PARTIES: PETER NOEL DEANS
JENNIFER PHYLLIS JONES
TITLE OF COURT: SUPREME COURT OF THE NORTHERN TERRITORY
JURISDICTION: SUPREME COURT OF THE NORTHERN TERRITORY EXERCISING APPELLATE JURISDICTION
FILE NO: No 96 of 1999 (9916569)
DELIVERED: 28 May 2004
HEARING DATES: 4 and 5 May 2004
JUDGMENT OF: MILDREN J
Practice and Procedure - appeal from Master - whether new trial permitted before a Judge - Supreme Court Act, s 31 - whether new trial can or should be on terms
Halsbury, Laws of Australia, vol 20, par 325-11360
Supreme Court Act, s 31
Alice Springs Town Council v Mpweteyerre Aboriginal Corporation and others (1997) 115 NTR 25, applied
Johnston v Jackson (1879) 5 VLR 331, followed
Appellant: J Waters QC
Respondent: D Elliot
Appellant: D Francis and Associates
Respondent: D Elliot
Judgment category classification: B
Judgment ID Number:
Number of pages: 5
IN THE SUPREME COURT
OF THE NORTHERN TERRITORY
Deans v Jones  NTSC 26
No. 96 of 1999 (9916569)
PETER NOEL DEANS
JENNIFER PHYLLIS JONES
CORAM: MILDREN J
REASONS FOR JUDGMENT
(Delivered 28 May 2004)
 On 3 December 2003 I delivered my reasons for allowing the appeal in this
matter and for setting aside the orders made by the Master, the subject of the
appeal. I invited further submissions as to the orders which should now be made.
I indicated at the time that, subject to any further submissions by the parties,
the matter should be remitted for rehearing on the outstanding issues.
 On 4 May 2004 I heard further submissions from the parties. Both sides have urged upon me not to remit the matter to the Master. As the Master has since conducted a settlement conference between the parties I agree that it would be embarrassing and inappropriate to take that course.
 S 31 of the Supreme Court Act provides:
(1) A party to a proceeding affected by a judgment given in that proceeding by the Master or a referee in the exercise of the jurisdiction of the Court may appeal from that judgment to the Court.
(2) On an appeal under subsection (1), the Court may -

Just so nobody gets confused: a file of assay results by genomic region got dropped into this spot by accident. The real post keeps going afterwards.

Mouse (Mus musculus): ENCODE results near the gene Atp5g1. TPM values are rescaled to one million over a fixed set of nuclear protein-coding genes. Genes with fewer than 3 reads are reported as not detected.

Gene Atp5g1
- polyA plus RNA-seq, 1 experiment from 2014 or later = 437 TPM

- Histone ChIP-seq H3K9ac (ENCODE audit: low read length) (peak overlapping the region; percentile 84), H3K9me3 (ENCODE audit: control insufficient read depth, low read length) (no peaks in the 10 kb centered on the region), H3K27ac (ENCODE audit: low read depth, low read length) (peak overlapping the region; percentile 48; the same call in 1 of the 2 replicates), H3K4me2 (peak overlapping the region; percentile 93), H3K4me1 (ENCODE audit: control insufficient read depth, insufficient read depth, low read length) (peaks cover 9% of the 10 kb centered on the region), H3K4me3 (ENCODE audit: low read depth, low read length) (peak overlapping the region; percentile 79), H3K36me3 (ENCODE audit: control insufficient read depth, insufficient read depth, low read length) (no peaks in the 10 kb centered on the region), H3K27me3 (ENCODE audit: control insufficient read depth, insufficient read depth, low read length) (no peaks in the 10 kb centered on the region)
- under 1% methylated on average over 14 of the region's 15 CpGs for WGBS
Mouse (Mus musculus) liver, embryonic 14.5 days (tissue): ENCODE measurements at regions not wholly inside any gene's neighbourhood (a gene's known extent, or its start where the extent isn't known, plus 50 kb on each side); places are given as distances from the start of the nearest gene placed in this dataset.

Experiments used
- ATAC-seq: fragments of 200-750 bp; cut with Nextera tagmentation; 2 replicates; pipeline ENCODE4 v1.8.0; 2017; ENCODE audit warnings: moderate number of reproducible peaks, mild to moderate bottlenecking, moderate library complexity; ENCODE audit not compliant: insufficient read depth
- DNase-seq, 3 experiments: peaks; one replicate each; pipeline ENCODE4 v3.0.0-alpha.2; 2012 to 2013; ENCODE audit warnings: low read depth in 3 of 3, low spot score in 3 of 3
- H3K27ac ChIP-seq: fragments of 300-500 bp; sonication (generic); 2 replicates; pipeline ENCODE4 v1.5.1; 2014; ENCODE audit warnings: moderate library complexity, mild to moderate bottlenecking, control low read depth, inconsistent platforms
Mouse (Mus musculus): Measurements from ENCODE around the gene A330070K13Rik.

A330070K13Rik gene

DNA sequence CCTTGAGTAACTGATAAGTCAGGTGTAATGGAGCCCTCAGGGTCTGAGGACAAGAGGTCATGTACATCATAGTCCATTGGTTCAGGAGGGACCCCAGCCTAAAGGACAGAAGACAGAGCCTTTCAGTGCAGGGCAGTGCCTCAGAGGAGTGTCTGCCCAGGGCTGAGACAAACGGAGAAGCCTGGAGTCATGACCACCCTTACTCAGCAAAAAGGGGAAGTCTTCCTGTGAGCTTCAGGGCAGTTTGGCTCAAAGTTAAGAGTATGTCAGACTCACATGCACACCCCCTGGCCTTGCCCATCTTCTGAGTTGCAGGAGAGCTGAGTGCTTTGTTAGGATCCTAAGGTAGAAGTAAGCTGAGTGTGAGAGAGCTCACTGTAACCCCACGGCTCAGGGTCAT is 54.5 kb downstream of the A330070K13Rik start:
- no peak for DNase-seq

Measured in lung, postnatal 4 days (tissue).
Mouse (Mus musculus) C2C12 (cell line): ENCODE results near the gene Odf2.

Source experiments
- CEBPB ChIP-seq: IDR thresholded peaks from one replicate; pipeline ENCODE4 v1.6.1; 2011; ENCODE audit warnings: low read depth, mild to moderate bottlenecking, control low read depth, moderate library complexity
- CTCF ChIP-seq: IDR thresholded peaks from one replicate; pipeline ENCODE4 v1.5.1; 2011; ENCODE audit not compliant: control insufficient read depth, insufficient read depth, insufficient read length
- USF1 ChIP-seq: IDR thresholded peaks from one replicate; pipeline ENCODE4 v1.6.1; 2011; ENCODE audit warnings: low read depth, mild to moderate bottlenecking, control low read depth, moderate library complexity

(a) affirm, vary or reverse the judgment appealed from, in whole or in part, and give such judgment as in all the circumstances it thinks just; or
(b) set aside the judgment appealed from, in whole or in part, and substitute its own judgment or remit the proceeding to the Master or referee, as the case may be, for further hearing and determination subject to such directions as the Court thinks fit.
 So far as I can tell, s 31 has not been considered by this Court. S 31 does not specifically refer to the making of an order for a retrial before a Judge. Does such a power exist? I consider that it does. In Alice Springs Town Council v Mpweteyerre Aboriginal Corporation and others (1997) 115 NTR 25, the Court of Appeal had occasion to consider whether this Court could substitute its own opinion for that of the Local Government Tribunal when the statute conferring the right to appeal to the Court had made no provision at all for what orders could be made if the appeal was successful. I held that the Court had the power to do everything indispensable for the purpose of exercising its power to hear the appeal or everything fairly incidental or consequential to the power, and this must include the power to substitute its own decision: see 115 NTR at 34-36. Martin CJ agreed. Thomas J at 115 NTR 50-51 reached the same conclusion. Applying those principles to s 31, it seems to me that I must have a power to order a retrial before a Judge in circumstances where, as here, I cannot decide the case myself as the findings are inadequate, and I cannot remit the proceeding to the Master.